I promised some time back to provide to some of my team members parts the background material I use to reason my way to my current aversion to mocking, and the reason I prefer stubs over mocks for testing applications.
It turned out this was a longer road than I had anticipated, but reviewing my reasoning was helpful, so I’m finally providing some of the reading material related to it here, as well as my own conclusions for consideration.
First, it’s good to understand the differences between stubs and mocks (and other kinds of test fakes). Martin Fowler explains this quite precisely in this article.
Sub-call verification (e.g. orchestration testing) is an anti pattern and impedes refactoring. Mocks use behaviour verification at a low level, and encouraging testing it.
Another description of the difference, with a slightly different take is in this article.
Another analysis of the difference, and the anti patterns imposed by mocking is given in this article
A succinct description of the coupling issue is discussed here
In addition to the issues described above, there are two pragmatic issues that affect my preference for mocking actually depend more on my current language of choice: Scala. One issue is that the most capable mocking framework I know of, Mockito, doesn’t play well with Scala – it can’t, for example, properly mock methods defined in a trait. As a result, because I TDD, I’m tempting to not use some of the more powerful features of Scala just because my mocking framework of current choice doesn’t handle them well. Of course, new frameworks coming along, like ScalaMock, might make this argument moot. When I found myself creating behaviour-less traits just to provide easier mocking in my tests, I realized there was a problem.
The other issue comes from the fact that it’s so darned easy to do stubs in Scala – given the low-ceremony ability to override and create closures and dynamic instances, it’s been my experience that mocks are actually more code and less comprehensible in Scala. This is not at all the case in Java, however, where mocks can be massively more succinct than stubs.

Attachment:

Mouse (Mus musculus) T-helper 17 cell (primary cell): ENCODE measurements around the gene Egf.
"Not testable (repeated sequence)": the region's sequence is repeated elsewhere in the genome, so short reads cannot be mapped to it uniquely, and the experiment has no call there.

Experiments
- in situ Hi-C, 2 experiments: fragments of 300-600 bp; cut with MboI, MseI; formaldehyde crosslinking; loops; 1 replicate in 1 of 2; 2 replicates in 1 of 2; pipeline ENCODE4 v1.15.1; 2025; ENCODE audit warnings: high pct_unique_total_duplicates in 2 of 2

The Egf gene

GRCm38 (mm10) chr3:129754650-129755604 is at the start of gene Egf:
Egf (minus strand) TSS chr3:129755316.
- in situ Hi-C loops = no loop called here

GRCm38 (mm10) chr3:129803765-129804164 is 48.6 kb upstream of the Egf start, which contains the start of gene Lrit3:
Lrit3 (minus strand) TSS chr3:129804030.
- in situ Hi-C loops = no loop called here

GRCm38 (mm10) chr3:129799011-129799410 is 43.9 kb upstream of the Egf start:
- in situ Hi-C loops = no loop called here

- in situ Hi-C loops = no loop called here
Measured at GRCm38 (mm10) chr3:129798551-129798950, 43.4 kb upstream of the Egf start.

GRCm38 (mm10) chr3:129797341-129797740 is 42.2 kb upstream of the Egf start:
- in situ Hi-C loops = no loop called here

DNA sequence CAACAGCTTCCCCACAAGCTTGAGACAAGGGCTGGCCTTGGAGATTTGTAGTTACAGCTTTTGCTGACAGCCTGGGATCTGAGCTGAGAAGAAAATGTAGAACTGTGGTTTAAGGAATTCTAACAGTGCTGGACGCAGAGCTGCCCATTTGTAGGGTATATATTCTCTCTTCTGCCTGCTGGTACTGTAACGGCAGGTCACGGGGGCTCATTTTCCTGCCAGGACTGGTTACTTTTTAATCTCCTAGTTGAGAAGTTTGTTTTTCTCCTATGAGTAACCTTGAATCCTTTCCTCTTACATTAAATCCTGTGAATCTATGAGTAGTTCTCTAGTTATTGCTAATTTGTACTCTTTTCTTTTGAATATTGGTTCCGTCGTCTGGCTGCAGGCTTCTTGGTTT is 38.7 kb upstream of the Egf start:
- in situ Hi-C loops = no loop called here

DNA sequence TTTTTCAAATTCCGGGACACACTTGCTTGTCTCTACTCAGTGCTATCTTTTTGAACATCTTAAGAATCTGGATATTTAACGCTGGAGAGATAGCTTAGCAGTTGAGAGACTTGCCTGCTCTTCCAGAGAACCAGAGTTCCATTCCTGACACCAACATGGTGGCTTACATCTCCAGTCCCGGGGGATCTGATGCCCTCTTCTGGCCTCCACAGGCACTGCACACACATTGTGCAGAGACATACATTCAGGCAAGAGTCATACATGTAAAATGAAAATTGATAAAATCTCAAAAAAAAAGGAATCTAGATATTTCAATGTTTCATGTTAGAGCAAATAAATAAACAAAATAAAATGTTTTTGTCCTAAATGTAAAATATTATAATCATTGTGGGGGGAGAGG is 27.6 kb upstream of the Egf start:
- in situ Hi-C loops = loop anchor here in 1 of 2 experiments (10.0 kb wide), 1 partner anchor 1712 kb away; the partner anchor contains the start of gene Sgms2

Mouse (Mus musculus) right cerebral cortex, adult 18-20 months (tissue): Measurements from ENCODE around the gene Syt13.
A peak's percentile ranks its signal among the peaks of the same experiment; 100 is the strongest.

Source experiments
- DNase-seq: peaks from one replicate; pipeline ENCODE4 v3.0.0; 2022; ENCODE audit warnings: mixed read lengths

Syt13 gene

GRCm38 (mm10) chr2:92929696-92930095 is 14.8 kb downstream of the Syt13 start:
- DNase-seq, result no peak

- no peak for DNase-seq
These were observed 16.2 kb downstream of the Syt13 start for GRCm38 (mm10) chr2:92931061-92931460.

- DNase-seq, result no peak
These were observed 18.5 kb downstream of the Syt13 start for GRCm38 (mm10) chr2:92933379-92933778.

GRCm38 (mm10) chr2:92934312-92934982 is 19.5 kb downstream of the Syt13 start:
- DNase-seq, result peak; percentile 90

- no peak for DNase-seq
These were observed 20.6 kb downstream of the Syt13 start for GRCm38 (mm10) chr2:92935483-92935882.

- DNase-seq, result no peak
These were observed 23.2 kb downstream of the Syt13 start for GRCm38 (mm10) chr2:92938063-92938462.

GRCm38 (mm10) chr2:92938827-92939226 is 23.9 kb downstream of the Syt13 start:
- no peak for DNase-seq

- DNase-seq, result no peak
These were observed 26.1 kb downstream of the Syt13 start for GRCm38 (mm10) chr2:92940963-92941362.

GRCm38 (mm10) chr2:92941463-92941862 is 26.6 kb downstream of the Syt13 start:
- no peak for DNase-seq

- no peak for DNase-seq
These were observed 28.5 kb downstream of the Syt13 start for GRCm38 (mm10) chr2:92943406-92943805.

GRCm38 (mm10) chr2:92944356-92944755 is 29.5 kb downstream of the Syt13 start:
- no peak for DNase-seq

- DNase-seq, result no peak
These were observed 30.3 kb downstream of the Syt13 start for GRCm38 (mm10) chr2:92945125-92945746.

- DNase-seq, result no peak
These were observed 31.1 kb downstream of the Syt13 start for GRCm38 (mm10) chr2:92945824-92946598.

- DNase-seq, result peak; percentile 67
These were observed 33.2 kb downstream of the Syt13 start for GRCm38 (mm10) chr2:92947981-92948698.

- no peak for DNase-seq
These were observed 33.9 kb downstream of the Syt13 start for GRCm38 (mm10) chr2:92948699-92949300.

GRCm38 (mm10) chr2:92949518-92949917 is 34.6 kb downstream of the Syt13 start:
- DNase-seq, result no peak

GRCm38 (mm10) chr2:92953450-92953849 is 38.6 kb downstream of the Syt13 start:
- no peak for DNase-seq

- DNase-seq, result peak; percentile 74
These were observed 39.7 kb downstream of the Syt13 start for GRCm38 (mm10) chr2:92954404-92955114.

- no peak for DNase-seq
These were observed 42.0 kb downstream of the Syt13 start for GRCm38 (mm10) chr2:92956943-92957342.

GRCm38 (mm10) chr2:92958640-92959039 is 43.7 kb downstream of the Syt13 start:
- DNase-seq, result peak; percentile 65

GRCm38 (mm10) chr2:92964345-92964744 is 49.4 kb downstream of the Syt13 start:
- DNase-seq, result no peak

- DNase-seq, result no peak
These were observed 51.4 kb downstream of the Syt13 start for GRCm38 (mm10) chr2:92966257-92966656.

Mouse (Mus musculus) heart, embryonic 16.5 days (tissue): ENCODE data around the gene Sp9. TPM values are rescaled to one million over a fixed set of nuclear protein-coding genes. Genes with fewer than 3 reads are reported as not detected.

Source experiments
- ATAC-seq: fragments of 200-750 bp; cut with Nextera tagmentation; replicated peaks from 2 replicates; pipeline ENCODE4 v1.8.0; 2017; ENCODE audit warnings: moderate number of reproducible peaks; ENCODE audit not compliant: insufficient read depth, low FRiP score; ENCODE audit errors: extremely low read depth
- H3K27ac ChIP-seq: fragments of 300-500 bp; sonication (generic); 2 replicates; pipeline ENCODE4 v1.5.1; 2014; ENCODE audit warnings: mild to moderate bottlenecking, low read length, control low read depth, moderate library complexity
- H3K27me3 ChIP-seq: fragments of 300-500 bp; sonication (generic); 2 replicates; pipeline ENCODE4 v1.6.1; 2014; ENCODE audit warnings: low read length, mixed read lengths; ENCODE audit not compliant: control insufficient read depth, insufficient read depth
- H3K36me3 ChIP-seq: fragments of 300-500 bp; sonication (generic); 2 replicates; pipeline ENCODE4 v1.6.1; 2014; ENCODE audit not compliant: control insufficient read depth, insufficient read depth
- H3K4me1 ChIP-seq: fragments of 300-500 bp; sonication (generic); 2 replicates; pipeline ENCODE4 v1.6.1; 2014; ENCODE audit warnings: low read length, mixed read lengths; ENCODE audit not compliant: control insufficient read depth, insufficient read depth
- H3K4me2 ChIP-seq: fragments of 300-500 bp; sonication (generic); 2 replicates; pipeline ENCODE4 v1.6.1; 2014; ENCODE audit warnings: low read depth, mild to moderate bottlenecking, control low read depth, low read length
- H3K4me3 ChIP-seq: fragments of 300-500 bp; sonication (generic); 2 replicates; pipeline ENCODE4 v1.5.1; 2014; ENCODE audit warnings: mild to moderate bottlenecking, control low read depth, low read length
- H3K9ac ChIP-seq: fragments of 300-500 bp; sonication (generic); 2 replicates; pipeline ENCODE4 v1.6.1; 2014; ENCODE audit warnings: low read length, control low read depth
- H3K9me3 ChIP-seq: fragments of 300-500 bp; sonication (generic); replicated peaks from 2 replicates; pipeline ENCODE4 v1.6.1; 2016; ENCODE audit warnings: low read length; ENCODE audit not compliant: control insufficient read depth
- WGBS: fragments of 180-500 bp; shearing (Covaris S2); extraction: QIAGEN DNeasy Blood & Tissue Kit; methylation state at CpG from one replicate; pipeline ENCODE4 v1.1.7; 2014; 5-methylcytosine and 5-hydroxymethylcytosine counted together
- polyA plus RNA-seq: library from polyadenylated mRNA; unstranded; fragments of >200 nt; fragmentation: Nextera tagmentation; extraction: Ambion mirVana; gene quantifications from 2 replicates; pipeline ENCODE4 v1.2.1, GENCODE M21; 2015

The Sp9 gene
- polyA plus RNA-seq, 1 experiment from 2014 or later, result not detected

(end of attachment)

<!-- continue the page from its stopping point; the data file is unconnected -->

I subscribe to the original intent of object-orientation, which is that objects are encapsulations of state and behaviour, not data structures, and that the way to communicate between them is messages, not method calls. As a result, I find the verification of behaviour at the low level counterproductive. I prefer to verify the behaviour of objects (services, domain objects, etc) at a high level – e.g. does this thing DO what I want it to do, as opposed to asking “does it do the thing I’m testing the WAY I think it does”. These are two very different questions.
At the same time, I have a strong preference for functional programming, which also supports easier testing, making the issues of mocking less critical, as the stubs I need to test more fully functional code are trivial compared to what highly procedural code using mutable objects requires.
After all, why do we test? This is a larger question, and a topic for another blog post, but for me, the answer is two-fold: to give me confidence that the system does what I specify it to do, with some level of confidence, and to allow me to refactor freely and frequently while maintaining that confidence. As a result, the last thing I want to do is to ensure the system does what it does the same way it did it a minute ago – I don’t care how it does the thing it does, only that it does. In fact, I must not care about the how, or I can’t refactor without re-writing large hunks of my tests.
This preference to thinking about the what instead of the how is also, incidentally, what causes my preference for using Guice when managing services and dependency injection: because Guice allows me to quickly add new dependencies and change constructor signatures without having to go back and re-write tests, it allows me to go faster than manual module creation does, so I prefer it.
Whether I have annotations telling me my code is injected or a module class somewhere doing the injection manually for me is less interesting, although at least the annotations tell me in the class I’m looking at that dependency injection is taking place.
In any event, that preference is a side issue to the mocking/stubbing preference.
I hope this material provides some food for thought.